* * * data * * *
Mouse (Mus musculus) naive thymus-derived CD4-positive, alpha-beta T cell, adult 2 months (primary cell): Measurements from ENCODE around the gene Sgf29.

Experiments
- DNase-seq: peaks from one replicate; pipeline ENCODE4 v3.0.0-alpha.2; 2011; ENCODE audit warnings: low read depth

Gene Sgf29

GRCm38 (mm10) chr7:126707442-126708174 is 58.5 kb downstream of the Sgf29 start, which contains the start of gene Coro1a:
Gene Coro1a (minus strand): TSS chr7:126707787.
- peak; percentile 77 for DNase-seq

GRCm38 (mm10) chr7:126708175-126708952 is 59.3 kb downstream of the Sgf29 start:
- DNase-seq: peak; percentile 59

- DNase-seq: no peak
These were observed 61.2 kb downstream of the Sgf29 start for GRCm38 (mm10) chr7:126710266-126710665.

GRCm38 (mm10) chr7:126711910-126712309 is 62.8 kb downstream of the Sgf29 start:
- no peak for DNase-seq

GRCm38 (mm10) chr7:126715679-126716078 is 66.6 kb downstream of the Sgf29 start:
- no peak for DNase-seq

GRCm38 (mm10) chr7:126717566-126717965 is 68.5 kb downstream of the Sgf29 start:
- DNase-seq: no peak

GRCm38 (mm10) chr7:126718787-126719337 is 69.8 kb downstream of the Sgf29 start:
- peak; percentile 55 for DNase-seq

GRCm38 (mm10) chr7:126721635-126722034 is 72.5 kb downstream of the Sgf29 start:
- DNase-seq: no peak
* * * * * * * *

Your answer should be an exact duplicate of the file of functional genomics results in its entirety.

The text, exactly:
Mouse (Mus musculus) naive thymus-derived CD4-positive, alpha-beta T cell, adult 2 months (primary cell): Measurements from ENCODE around the gene Sgf29.

Experiments
- DNase-seq: peaks from one replicate; pipeline ENCODE4 v3.0.0-alpha.2; 2011; ENCODE audit warnings: low read depth

Gene Sgf29

GRCm38 (mm10) chr7:126707442-126708174 is 58.5 kb downstream of the Sgf29 start, which contains the start of gene Coro1a:
Gene Coro1a (minus strand): TSS chr7:126707787.
- peak; percentile 77 for DNase-seq

GRCm38 (mm10) chr7:126708175-126708952 is 59.3 kb downstream of the Sgf29 start:
- DNase-seq: peak; percentile 59

- DNase-seq: no peak
These were observed 61.2 kb downstream of the Sgf29 start for GRCm38 (mm10) chr7:126710266-126710665.

GRCm38 (mm10) chr7:126711910-126712309 is 62.8 kb downstream of the Sgf29 start:
- no peak for DNase-seq

GRCm38 (mm10) chr7:126715679-126716078 is 66.6 kb downstream of the Sgf29 start:
- no peak for DNase-seq

GRCm38 (mm10) chr7:126717566-126717965 is 68.5 kb downstream of the Sgf29 start:
- DNase-seq: no peak

GRCm38 (mm10) chr7:126718787-126719337 is 69.8 kb downstream of the Sgf29 start:
- peak; percentile 55 for DNase-seq

GRCm38 (mm10) chr7:126721635-126722034 is 72.5 kb downstream of the Sgf29 start:
- DNase-seq: no peak